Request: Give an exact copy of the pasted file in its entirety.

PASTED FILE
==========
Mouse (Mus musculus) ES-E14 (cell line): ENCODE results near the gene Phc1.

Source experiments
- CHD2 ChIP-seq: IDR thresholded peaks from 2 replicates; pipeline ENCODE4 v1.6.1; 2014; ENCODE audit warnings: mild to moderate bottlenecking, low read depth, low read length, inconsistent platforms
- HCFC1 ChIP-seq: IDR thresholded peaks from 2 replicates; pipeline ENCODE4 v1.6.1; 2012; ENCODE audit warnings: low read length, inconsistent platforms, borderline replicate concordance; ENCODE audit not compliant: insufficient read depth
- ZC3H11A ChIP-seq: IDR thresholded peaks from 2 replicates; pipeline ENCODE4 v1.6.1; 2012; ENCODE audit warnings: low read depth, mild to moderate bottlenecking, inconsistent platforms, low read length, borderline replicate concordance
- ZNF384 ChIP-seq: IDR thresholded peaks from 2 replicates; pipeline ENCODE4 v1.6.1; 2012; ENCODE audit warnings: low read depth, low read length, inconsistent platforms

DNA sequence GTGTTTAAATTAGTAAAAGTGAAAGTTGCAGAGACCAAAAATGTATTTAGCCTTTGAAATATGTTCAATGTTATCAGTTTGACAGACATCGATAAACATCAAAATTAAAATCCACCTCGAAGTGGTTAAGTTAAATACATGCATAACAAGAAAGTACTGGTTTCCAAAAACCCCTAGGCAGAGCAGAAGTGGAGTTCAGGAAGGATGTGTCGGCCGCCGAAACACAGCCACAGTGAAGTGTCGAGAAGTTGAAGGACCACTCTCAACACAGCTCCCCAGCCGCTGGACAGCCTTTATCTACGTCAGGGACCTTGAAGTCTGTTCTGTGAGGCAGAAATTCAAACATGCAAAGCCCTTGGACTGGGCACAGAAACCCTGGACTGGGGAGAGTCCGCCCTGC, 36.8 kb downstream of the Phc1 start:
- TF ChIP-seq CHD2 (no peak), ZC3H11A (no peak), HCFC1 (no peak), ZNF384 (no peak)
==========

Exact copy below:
Mouse (Mus musculus) ES-E14 (cell line): ENCODE results near the gene Phc1.

Source experiments
- CHD2 ChIP-seq: IDR thresholded peaks from 2 replicates; pipeline ENCODE4 v1.6.1; 2014; ENCODE audit warnings: mild to moderate bottlenecking, low read depth, low read length, inconsistent platforms
- HCFC1 ChIP-seq: IDR thresholded peaks from 2 replicates; pipeline ENCODE4 v1.6.1; 2012; ENCODE audit warnings: low read length, inconsistent platforms, borderline replicate concordance; ENCODE audit not compliant: insufficient read depth
- ZC3H11A ChIP-seq: IDR thresholded peaks from 2 replicates; pipeline ENCODE4 v1.6.1; 2012; ENCODE audit warnings: low read depth, mild to moderate bottlenecking, inconsistent platforms, low read length, borderline replicate concordance
- ZNF384 ChIP-seq: IDR thresholded peaks from 2 replicates; pipeline ENCODE4 v1.6.1; 2012; ENCODE audit warnings: low read depth, low read length, inconsistent platforms

DNA sequence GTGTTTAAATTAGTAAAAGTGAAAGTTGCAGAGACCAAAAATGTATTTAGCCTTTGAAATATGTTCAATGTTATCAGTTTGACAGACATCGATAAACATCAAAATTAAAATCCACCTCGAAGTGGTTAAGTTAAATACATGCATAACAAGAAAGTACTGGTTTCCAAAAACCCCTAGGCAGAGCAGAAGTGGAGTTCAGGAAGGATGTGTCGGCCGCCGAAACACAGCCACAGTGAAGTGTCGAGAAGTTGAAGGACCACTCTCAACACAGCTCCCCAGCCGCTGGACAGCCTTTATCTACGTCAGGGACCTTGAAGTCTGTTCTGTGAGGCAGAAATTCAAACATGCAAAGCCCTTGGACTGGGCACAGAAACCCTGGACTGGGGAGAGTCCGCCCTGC, 36.8 kb downstream of the Phc1 start:
- TF ChIP-seq CHD2 (no peak), ZC3H11A (no peak), HCFC1 (no peak), ZNF384 (no peak)